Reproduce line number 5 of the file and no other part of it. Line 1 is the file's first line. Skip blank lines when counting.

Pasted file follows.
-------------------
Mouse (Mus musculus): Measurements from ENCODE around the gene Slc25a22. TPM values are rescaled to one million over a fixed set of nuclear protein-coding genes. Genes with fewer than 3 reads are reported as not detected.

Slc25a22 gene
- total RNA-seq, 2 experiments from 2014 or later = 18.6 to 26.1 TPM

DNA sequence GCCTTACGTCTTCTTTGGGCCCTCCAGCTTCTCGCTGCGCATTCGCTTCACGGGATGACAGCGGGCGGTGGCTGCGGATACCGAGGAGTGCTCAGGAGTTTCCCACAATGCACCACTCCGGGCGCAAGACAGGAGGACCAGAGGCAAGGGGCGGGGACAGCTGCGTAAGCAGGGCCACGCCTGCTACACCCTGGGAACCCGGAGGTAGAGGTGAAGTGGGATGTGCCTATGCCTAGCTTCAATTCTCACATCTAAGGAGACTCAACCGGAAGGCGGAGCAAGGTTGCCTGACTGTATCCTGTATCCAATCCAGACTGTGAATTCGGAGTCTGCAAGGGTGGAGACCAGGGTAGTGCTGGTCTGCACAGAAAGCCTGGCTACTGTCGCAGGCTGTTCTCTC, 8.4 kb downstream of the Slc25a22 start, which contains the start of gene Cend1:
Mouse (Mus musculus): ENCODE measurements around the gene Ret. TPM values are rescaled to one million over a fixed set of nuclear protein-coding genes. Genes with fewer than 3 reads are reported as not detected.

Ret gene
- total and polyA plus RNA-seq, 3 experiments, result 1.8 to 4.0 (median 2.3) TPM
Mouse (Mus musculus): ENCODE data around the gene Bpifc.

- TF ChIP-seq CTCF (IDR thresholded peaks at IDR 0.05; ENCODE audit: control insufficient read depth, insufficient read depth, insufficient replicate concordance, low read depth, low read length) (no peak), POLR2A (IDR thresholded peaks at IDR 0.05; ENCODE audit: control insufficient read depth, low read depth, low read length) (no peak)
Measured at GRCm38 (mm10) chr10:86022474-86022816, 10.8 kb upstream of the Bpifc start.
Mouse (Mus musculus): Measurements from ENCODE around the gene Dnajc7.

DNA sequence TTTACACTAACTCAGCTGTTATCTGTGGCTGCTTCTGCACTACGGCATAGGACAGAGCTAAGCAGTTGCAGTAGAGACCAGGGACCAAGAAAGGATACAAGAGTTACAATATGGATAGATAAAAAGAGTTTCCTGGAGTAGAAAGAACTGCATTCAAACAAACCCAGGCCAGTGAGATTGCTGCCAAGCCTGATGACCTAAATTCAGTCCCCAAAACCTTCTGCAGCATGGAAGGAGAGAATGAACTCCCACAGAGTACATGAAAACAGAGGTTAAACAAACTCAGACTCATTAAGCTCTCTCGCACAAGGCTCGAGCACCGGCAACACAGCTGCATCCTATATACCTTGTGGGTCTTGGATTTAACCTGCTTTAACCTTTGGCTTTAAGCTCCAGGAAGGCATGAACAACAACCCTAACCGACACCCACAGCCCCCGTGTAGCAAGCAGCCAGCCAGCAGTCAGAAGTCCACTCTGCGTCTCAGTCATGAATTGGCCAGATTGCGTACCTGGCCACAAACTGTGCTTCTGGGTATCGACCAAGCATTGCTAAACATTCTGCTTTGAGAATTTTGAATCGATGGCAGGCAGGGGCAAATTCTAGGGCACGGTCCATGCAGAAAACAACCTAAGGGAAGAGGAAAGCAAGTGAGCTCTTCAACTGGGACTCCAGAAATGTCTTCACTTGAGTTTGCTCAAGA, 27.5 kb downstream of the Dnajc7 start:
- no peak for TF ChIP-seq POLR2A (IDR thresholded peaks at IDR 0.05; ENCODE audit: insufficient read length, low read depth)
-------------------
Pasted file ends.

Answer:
Mouse (Mus musculus): ENCODE measurements around the gene Ret. TPM values are rescaled to one million over a fixed set of nuclear protein-coding genes. Genes with fewer than 3 reads are reported as not detected.